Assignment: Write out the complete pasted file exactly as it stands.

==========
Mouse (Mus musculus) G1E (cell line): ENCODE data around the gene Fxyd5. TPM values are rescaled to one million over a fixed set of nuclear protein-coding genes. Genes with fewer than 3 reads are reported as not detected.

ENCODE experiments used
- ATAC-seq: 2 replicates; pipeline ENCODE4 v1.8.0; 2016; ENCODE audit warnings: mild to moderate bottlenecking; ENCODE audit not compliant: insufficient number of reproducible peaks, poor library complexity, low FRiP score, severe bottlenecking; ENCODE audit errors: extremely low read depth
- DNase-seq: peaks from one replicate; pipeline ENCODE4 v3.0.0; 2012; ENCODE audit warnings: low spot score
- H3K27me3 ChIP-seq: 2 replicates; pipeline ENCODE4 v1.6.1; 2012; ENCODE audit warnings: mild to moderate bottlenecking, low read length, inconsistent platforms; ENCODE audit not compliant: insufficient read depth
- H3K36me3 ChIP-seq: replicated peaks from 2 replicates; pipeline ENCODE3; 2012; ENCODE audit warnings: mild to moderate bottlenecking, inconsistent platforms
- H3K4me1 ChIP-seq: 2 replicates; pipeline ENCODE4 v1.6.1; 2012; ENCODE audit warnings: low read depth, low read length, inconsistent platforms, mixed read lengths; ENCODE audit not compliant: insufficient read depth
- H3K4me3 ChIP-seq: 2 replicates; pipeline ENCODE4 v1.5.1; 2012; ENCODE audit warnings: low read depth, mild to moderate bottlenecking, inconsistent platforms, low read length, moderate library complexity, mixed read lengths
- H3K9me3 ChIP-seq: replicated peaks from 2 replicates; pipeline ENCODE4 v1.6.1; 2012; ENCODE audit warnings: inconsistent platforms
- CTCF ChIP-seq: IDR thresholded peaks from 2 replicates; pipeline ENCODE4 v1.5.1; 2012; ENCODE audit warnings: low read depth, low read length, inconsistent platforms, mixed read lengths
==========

Mouse (Mus musculus) G1E (cell line): ENCODE data around the gene Fxyd5. TPM values are rescaled to one million over a fixed set of nuclear protein-coding genes. Genes with fewer than 3 reads are reported as not detected.

ENCODE experiments used
- ATAC-seq: 2 replicates; pipeline ENCODE4 v1.8.0; 2016; ENCODE audit warnings: mild to moderate bottlenecking; ENCODE audit not compliant: insufficient number of reproducible peaks, poor library complexity, low FRiP score, severe bottlenecking; ENCODE audit errors: extremely low read depth
- DNase-seq: peaks from one replicate; pipeline ENCODE4 v3.0.0; 2012; ENCODE audit warnings: low spot score
- H3K27me3 ChIP-seq: 2 replicates; pipeline ENCODE4 v1.6.1; 2012; ENCODE audit warnings: mild to moderate bottlenecking, low read length, inconsistent platforms; ENCODE audit not compliant: insufficient read depth
- H3K36me3 ChIP-seq: replicated peaks from 2 replicates; pipeline ENCODE3; 2012; ENCODE audit warnings: mild to moderate bottlenecking, inconsistent platforms
- H3K4me1 ChIP-seq: 2 replicates; pipeline ENCODE4 v1.6.1; 2012; ENCODE audit warnings: low read depth, low read length, inconsistent platforms, mixed read lengths; ENCODE audit not compliant: insufficient read depth
- H3K4me3 ChIP-seq: 2 replicates; pipeline ENCODE4 v1.5.1; 2012; ENCODE audit warnings: low read depth, mild to moderate bottlenecking, inconsistent platforms, low read length, moderate library complexity, mixed read lengths
- H3K9me3 ChIP-seq: replicated peaks from 2 replicates; pipeline ENCODE4 v1.6.1; 2012; ENCODE audit warnings: inconsistent platforms
- CTCF ChIP-seq: IDR thresholded peaks from 2 replicates; pipeline ENCODE4 v1.5.1; 2012; ENCODE audit warnings: low read depth, low read length, inconsistent platforms, mixed read lengths